Excerpt on Mysticism & Meditation
[Error Creating Counter File -- Click for more info]
Copyright (c) 1974 by Lawrence LeShan
Excerpt taken from How to Meditate
(Boston: Little, Brown & Co., 1974), 6-12.
Mysticism, from a historical and psychological viewpoint, is the search for and experience of the relationship of the individual himself and the totality that makes up the universe. A mystic is either a person who has this knowledge as background music to his daily experience or else a person who strives and works consistently to attain this knowledge.
The results of this attainment are a capacity to transcend the painful and negative aspects of everyday life and to live with a serenity, an inner peace, a joy and capacity to love that are so characteristic of the lives of the mystics. The best of mysticism also provides a zest, a fervor and gusto in life plus a much higher ability to function in the affairs of everyday life.
All other definitions of mysticism and mystics are the definitions of one particular school or religious group. They may be adequate definitions for that particular religious group; they are not adequate for the basic meaning of the term.
The mystic regards this search for knowledge of his relationship with the universe (and for a very deep sense of the union of himself and the All) as a search for a lost knowledge he once had and for a way of being that is the natural one for man. The root of the word "mystic" is the same root as the word "to close." The mystical search is training in closing off all those artificial factors which ordinarily keep us from this knowledge, this birthright we have lost.
[ . . . ]
There are two major common results reported by mystics the world over and that all mystical training schools (such as Zen, Hesychasm, Yoga, Sufi, Christian mysticism, Hindu mysticism, Jewish mysticism, and so on) aim toward. These are greater efficiency in everyday life and comprehension of a different view of reality than the one we ordinarily use.
Great Efficiency in Everyday Life
Nowhere is the usual stereotype of the mystic as wrong as it is in this area. They mystic is usually seen as unworldly and dreamy. It is a strange conecpt, almost as if anyone who trained regularly and in a disciplined manner in a gymnasium were to be considered as belonging to a group whose members were regarded as unmuscular and uncoordinated. Much of the work of any form of meditation is in learning to do one thing at a time: if you are thinking about something to be just thinking of it and nothing else; if you are dancing to be just dancing and not thinking about your dancing. this kind of exercise certainly produces more efficiency at anything we do rather than less.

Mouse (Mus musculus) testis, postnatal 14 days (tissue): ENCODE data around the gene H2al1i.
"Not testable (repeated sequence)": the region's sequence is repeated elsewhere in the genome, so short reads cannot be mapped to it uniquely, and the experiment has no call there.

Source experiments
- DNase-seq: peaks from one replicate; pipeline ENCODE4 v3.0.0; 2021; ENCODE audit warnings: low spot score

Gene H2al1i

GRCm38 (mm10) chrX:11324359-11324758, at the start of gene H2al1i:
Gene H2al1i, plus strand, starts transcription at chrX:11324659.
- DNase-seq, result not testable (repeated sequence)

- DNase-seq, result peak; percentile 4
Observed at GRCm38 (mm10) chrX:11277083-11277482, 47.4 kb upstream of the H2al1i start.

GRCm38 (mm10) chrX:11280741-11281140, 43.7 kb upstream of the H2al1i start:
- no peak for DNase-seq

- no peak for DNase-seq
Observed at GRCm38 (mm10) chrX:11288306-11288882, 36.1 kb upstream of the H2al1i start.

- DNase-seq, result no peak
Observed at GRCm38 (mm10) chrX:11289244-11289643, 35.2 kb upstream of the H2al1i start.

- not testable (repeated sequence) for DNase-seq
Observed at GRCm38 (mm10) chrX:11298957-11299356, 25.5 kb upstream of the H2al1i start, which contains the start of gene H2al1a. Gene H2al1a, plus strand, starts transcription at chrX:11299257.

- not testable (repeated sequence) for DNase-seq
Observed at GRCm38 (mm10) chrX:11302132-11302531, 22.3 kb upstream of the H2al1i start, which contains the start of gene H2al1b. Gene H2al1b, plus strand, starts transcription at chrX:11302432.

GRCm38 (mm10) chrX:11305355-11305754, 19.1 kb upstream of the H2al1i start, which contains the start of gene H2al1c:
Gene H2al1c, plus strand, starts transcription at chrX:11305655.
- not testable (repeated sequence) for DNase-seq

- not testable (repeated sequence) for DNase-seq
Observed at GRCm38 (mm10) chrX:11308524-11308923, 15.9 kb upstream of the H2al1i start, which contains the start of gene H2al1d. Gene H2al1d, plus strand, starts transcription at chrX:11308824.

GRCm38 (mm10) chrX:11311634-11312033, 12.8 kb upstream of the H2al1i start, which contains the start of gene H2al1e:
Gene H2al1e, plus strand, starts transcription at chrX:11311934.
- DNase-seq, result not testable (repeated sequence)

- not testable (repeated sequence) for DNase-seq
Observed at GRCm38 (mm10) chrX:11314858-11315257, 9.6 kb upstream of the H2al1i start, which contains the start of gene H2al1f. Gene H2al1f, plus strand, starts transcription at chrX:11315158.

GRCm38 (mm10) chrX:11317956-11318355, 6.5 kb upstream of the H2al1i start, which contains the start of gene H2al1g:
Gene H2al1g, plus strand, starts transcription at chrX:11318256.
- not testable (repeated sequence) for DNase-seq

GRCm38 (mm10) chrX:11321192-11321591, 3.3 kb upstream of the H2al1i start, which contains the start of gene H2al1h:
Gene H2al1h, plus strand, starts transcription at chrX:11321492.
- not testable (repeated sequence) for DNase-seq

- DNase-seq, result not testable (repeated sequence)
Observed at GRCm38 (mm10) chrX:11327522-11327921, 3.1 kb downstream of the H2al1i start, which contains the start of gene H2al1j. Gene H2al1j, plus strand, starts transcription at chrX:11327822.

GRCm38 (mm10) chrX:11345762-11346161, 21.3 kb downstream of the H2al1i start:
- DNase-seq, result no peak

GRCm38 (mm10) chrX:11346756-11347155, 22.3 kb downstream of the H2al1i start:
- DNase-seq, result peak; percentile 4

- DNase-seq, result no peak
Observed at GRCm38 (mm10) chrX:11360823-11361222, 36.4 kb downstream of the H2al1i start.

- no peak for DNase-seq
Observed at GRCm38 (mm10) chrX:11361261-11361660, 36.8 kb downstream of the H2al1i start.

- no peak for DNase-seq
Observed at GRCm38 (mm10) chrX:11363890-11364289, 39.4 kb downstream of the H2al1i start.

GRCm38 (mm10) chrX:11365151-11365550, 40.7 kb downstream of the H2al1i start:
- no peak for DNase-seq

Tuning and training the mind as an athlete tunes and trains his body is one of the primary aims of all forms of meditation. This is one of the basic reasons that this disipline increases efficiency in everyday life.
[ . . . ]
Comprehension of Another View of Reality
The second major result reported by mystics of all times and places, and aimed at in their training by all mystical schools, is the comprehension of a different view of reality. I use the term "comprehension" here to indicate an emotional as well as an intellectual understanding of and participation in this view.
This is a strange and difficult claim. What can the mystic mean when he refers to a different view of reality? Is not reality what is "out there" and is not our task to understand "it"? If there are two different views, must not one be "right" and the other "wrong"? If the mystic says that there are two equally valid views, is he not speaking in a basic contradiction?
The problem is a real one. On the one hand we know our usual view of reality is essentially correct. Not only does it "feel" right, but we operate in it far too efficiently; the results of our actions are predictable enough so that it is obvious that our assumptions about the nature of reality (on which we base our actions) must be correct.
On the other hand, a large number of serious people --including many of those whom humanity regards very highly-- have stated clearly that they were basing their actions on a quite different view of how the world works. They also state that they "know" this other view to be valid. And, to make it worse, they also appear to achieve their ends, to operate efficiently in the world, often to have a large effect on it. They also claim to have achieved serenity and joy in their lives, and outside observers report that their behavior appears to bear out this claim.
[ . . . ]
The mystic does not claim that one way of comprehending reality, of being at home in the universe, is superior to the other. He claims rather that for his fullest humanhood, a person needs both. . . .